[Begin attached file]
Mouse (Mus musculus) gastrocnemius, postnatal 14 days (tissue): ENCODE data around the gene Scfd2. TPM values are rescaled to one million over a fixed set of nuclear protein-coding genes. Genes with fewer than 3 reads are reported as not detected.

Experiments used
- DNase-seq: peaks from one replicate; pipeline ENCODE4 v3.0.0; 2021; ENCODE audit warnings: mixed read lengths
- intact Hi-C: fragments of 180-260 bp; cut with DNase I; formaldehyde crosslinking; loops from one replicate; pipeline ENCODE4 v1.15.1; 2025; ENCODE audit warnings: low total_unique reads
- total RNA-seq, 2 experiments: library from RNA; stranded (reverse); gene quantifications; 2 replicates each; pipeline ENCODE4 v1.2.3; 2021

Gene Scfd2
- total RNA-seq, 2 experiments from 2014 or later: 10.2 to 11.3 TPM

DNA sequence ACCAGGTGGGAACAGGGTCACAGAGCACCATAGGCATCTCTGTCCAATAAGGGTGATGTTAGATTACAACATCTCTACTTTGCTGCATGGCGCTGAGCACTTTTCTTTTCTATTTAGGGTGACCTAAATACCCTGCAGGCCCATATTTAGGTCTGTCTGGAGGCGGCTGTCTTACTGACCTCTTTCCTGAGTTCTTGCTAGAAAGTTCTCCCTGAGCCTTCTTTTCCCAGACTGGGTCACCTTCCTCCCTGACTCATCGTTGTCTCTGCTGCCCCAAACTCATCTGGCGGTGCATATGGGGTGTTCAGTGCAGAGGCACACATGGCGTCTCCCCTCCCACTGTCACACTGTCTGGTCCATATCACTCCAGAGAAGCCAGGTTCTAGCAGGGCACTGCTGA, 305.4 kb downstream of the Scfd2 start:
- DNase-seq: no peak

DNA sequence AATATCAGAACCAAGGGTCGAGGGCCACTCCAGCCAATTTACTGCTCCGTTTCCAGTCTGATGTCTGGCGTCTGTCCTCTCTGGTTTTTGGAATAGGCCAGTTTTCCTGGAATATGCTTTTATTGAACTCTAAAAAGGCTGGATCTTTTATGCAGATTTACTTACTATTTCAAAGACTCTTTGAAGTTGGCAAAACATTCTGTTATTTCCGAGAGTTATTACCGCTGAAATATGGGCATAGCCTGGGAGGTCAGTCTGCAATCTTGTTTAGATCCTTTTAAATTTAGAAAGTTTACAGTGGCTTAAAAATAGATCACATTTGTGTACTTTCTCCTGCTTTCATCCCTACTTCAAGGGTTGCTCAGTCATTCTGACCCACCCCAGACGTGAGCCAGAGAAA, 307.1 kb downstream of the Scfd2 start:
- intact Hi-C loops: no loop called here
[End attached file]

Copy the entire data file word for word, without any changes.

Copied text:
Mouse (Mus musculus) gastrocnemius, postnatal 14 days (tissue): ENCODE data around the gene Scfd2. TPM values are rescaled to one million over a fixed set of nuclear protein-coding genes. Genes with fewer than 3 reads are reported as not detected.

Experiments used
- DNase-seq: peaks from one replicate; pipeline ENCODE4 v3.0.0; 2021; ENCODE audit warnings: mixed read lengths
- intact Hi-C: fragments of 180-260 bp; cut with DNase I; formaldehyde crosslinking; loops from one replicate; pipeline ENCODE4 v1.15.1; 2025; ENCODE audit warnings: low total_unique reads
- total RNA-seq, 2 experiments: library from RNA; stranded (reverse); gene quantifications; 2 replicates each; pipeline ENCODE4 v1.2.3; 2021

Gene Scfd2
- total RNA-seq, 2 experiments from 2014 or later: 10.2 to 11.3 TPM

DNA sequence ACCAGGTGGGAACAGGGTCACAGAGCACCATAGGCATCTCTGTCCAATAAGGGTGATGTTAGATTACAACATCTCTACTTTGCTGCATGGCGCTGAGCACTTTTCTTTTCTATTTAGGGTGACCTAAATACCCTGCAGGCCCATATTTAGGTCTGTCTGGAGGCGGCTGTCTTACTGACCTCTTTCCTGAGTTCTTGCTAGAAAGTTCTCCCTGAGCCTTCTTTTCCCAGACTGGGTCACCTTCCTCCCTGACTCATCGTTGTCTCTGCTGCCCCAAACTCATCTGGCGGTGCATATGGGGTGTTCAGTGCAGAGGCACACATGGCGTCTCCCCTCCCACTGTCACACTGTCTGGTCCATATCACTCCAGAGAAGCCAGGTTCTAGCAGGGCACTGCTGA, 305.4 kb downstream of the Scfd2 start:
- DNase-seq: no peak

DNA sequence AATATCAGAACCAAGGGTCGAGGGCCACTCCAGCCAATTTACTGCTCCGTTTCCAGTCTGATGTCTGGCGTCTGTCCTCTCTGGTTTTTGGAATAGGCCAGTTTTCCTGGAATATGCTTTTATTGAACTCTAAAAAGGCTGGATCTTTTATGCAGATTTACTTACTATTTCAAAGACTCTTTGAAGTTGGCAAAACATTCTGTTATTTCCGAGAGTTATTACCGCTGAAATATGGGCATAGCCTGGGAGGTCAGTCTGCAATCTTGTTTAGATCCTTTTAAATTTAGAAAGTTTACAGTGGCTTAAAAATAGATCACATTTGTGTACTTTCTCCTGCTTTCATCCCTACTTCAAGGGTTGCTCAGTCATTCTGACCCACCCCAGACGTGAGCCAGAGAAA, 307.1 kb downstream of the Scfd2 start:
- intact Hi-C loops: no loop called here